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Earth Observatory — recent images

Some recent images from NASA’s Earth Observatory Image of the Day:

Ash and Steam Plume, Soufriere Hills Volcano, Montserrat
Ash and Steam Plume, Soufriere Hills Volcano, Montserrat --- 10/19/2009 --- http://earthobservatory.nasa.gov/IOTD/view.php?id=40803
Marion Island, South Africa --- 10/18/2009 --- http://earthobservatory.nasa.gov/IOTD/view.php?id=40806 --- Note the smaller cones on the flanks of this volcanic island
Marion Island, South Africa --- 10/18/2009 --- http://earthobservatory.nasa.gov/IOTD/view.php?id=40806 --- Note the smaller cones on the flanks of this volcanic island in the Indian Ocean southeast of South Africa.
Oblique View of the Arnica Fire, Yellowstone National Park, Wyoming --- 10/12/2009 --- http://earthobservatory.nasa.gov/IOTD/view.php?id=40681
Oblique View of the Arnica Fire, Yellowstone National Park, Wyoming --- 10/12/2009 --- http://earthobservatory.nasa.gov/IOTD/view.php?id=40681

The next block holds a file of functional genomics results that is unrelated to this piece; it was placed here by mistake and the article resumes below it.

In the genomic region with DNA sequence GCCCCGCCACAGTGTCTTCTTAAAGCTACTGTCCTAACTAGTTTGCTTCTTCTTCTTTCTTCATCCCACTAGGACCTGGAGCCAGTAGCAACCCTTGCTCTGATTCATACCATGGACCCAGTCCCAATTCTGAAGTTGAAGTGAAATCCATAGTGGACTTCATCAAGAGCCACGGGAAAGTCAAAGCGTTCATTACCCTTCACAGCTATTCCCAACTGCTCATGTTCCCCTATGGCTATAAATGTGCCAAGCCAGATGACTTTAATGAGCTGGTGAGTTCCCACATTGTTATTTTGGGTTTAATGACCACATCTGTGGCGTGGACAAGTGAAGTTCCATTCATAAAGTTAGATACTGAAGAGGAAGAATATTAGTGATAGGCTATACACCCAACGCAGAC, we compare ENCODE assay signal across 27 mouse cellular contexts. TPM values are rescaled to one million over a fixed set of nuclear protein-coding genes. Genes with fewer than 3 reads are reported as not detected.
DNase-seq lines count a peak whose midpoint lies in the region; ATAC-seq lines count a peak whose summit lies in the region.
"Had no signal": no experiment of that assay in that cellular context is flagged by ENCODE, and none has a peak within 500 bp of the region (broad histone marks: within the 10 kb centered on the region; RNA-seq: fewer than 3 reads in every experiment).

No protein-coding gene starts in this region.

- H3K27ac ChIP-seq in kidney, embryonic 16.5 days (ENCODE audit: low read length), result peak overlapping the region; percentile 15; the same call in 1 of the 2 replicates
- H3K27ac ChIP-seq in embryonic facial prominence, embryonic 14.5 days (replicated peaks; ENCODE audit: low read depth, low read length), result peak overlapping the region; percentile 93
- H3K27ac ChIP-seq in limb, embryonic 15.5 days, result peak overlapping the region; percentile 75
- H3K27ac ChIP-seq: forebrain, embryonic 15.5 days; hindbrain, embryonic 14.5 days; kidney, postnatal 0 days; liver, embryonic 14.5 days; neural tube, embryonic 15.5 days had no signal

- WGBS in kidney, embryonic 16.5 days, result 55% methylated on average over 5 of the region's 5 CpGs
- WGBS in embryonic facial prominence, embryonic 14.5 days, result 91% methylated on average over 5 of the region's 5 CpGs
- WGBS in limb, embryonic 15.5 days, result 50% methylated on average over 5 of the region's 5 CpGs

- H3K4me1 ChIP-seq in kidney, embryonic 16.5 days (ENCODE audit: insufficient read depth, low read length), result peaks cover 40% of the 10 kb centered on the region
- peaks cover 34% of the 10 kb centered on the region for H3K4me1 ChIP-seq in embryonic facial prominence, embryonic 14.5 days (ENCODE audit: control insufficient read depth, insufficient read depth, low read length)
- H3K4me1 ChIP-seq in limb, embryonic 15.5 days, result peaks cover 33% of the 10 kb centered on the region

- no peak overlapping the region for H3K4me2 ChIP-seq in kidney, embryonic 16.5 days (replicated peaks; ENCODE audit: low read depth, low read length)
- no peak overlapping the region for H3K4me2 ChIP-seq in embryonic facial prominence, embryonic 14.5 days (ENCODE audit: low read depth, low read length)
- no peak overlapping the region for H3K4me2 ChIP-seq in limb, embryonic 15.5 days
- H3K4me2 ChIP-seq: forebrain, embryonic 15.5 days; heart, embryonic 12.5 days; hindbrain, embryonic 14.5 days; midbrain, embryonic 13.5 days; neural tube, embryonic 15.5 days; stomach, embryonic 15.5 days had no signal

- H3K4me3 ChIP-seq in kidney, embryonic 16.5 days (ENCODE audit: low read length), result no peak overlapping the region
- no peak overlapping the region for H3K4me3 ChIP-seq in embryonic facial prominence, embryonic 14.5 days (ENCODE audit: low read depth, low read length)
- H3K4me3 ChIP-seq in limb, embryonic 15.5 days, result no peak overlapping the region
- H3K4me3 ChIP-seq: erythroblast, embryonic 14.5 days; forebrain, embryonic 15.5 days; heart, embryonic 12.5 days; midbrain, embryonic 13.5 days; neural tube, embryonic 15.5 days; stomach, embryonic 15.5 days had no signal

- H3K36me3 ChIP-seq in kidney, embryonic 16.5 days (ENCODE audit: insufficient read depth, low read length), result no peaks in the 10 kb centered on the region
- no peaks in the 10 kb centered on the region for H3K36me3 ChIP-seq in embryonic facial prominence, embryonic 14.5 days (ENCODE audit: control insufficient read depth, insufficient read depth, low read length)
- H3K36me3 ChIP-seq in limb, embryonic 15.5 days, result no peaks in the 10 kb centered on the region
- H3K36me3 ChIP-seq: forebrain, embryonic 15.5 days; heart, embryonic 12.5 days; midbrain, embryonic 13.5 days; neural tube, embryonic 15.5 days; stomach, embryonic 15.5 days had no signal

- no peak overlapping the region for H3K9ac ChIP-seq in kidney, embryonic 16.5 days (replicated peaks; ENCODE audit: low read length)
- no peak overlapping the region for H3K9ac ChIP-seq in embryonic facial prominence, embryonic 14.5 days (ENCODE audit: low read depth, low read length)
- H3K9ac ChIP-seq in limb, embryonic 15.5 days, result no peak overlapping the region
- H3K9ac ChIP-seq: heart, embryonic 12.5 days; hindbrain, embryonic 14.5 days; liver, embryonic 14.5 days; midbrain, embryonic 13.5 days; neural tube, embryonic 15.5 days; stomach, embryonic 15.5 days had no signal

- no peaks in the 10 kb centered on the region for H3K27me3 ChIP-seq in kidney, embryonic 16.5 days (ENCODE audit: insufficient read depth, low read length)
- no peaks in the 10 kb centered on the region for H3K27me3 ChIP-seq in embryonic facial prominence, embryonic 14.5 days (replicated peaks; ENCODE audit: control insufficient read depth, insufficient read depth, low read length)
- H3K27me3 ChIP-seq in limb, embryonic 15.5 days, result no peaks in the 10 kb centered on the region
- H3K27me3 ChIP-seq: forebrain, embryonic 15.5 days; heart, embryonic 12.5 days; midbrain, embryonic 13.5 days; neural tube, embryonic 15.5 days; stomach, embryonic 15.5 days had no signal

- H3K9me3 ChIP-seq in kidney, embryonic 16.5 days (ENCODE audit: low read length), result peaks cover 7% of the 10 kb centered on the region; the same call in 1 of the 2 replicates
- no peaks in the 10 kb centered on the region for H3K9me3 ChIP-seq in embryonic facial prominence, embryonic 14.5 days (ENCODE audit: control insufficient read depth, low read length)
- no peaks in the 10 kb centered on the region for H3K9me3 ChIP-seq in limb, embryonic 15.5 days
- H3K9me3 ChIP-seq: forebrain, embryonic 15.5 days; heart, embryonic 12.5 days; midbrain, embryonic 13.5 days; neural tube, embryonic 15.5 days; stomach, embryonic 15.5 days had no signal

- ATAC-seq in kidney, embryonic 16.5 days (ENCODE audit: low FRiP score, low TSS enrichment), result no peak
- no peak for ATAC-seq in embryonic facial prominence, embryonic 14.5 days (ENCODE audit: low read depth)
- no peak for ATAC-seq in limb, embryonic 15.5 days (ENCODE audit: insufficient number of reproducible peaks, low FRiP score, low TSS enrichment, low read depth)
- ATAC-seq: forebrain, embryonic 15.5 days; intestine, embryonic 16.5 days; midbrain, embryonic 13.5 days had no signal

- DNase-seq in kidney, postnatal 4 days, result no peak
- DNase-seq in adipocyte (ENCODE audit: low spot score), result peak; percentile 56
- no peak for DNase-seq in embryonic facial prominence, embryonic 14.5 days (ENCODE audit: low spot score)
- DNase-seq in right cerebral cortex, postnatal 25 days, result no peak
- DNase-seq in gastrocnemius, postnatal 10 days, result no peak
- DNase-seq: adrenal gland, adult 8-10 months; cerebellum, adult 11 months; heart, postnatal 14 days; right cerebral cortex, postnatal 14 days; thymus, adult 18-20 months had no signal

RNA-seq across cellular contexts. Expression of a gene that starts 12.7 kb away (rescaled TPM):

Rainfall from Typhoon Parma --- 10/10/2009 --- http://earthobservatory.nasa.gov/IOTD/view.php?id=40687 --- The Philippines got hit three times by this one typhoon.
Rainfall from Typhoon Parma --- 10/10/2009 --- http://earthobservatory.nasa.gov/IOTD/view.php?id=40687 --- The Philippines got hit three times by this one typhoon.
Glaciers Flow into a Greenland Valley --- 9/13/2009 --- http://earthobservatory.nasa.gov/IOTD/view.php?id=40169
Glaciers Flow into a Greenland Valley --- 9/13/2009 --- http://earthobservatory.nasa.gov/IOTD/view.php?id=40169
Black Point Lava Flow, Arizona --- 9/7/2009 --- http://earthobservatory.nasa.gov/IOTD/view.php?id=40076
Black Point Lava Flow, Arizona --- 9/7/2009 --- http://earthobservatory.nasa.gov/IOTD/view.php?id=40076

Grace and Peace